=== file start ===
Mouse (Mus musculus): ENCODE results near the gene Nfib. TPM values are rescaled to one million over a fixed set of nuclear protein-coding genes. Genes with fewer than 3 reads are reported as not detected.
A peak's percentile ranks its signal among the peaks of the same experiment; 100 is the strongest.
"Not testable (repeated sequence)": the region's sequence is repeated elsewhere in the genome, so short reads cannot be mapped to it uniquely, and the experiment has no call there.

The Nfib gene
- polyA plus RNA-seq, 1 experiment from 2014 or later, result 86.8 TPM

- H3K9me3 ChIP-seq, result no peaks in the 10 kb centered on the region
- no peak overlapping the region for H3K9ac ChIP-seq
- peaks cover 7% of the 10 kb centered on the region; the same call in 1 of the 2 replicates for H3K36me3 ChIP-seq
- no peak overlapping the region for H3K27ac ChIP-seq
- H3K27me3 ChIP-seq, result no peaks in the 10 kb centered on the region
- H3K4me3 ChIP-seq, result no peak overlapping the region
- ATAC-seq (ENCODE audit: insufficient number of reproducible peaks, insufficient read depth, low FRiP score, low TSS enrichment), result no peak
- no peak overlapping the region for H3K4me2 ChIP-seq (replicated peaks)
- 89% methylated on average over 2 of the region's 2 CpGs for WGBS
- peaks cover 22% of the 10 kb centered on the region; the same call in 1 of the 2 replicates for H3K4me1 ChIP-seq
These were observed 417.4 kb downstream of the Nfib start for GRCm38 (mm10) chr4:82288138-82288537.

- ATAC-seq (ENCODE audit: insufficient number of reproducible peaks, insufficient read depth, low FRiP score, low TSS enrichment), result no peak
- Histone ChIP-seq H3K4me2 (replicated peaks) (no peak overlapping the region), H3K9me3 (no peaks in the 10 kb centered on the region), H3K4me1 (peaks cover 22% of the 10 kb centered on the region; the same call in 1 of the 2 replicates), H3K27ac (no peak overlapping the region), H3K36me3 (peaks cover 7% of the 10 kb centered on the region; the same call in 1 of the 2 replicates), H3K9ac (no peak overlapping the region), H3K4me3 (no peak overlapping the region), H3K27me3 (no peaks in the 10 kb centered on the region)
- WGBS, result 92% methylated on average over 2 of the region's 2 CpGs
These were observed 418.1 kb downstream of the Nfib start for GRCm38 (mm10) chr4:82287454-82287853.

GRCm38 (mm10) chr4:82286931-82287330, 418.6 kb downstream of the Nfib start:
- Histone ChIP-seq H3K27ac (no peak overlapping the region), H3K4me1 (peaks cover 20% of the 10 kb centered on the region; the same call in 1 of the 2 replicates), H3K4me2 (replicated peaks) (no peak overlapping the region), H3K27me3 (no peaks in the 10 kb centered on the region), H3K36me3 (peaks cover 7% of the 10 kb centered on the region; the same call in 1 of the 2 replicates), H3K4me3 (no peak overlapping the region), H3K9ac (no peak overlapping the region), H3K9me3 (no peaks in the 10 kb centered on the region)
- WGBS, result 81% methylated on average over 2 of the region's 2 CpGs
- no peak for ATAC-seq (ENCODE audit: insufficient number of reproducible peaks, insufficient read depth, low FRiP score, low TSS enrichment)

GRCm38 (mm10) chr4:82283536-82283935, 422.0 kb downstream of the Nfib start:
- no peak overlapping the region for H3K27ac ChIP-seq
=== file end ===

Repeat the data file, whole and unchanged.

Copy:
Mouse (Mus musculus): ENCODE results near the gene Nfib. TPM values are rescaled to one million over a fixed set of nuclear protein-coding genes. Genes with fewer than 3 reads are reported as not detected.
A peak's percentile ranks its signal among the peaks of the same experiment; 100 is the strongest.
"Not testable (repeated sequence)": the region's sequence is repeated elsewhere in the genome, so short reads cannot be mapped to it uniquely, and the experiment has no call there.

The Nfib gene
- polyA plus RNA-seq, 1 experiment from 2014 or later, result 86.8 TPM

- H3K9me3 ChIP-seq, result no peaks in the 10 kb centered on the region
- no peak overlapping the region for H3K9ac ChIP-seq
- peaks cover 7% of the 10 kb centered on the region; the same call in 1 of the 2 replicates for H3K36me3 ChIP-seq
- no peak overlapping the region for H3K27ac ChIP-seq
- H3K27me3 ChIP-seq, result no peaks in the 10 kb centered on the region
- H3K4me3 ChIP-seq, result no peak overlapping the region
- ATAC-seq (ENCODE audit: insufficient number of reproducible peaks, insufficient read depth, low FRiP score, low TSS enrichment), result no peak
- no peak overlapping the region for H3K4me2 ChIP-seq (replicated peaks)
- 89% methylated on average over 2 of the region's 2 CpGs for WGBS
- peaks cover 22% of the 10 kb centered on the region; the same call in 1 of the 2 replicates for H3K4me1 ChIP-seq
These were observed 417.4 kb downstream of the Nfib start for GRCm38 (mm10) chr4:82288138-82288537.

- ATAC-seq (ENCODE audit: insufficient number of reproducible peaks, insufficient read depth, low FRiP score, low TSS enrichment), result no peak
- Histone ChIP-seq H3K4me2 (replicated peaks) (no peak overlapping the region), H3K9me3 (no peaks in the 10 kb centered on the region), H3K4me1 (peaks cover 22% of the 10 kb centered on the region; the same call in 1 of the 2 replicates), H3K27ac (no peak overlapping the region), H3K36me3 (peaks cover 7% of the 10 kb centered on the region; the same call in 1 of the 2 replicates), H3K9ac (no peak overlapping the region), H3K4me3 (no peak overlapping the region), H3K27me3 (no peaks in the 10 kb centered on the region)
- WGBS, result 92% methylated on average over 2 of the region's 2 CpGs
These were observed 418.1 kb downstream of the Nfib start for GRCm38 (mm10) chr4:82287454-82287853.

GRCm38 (mm10) chr4:82286931-82287330, 418.6 kb downstream of the Nfib start:
- Histone ChIP-seq H3K27ac (no peak overlapping the region), H3K4me1 (peaks cover 20% of the 10 kb centered on the region; the same call in 1 of the 2 replicates), H3K4me2 (replicated peaks) (no peak overlapping the region), H3K27me3 (no peaks in the 10 kb centered on the region), H3K36me3 (peaks cover 7% of the 10 kb centered on the region; the same call in 1 of the 2 replicates), H3K4me3 (no peak overlapping the region), H3K9ac (no peak overlapping the region), H3K9me3 (no peaks in the 10 kb centered on the region)
- WGBS, result 81% methylated on average over 2 of the region's 2 CpGs
- no peak for ATAC-seq (ENCODE audit: insufficient number of reproducible peaks, insufficient read depth, low FRiP score, low TSS enrichment)

GRCm38 (mm10) chr4:82283536-82283935, 422.0 kb downstream of the Nfib start:
- no peak overlapping the region for H3K27ac ChIP-seq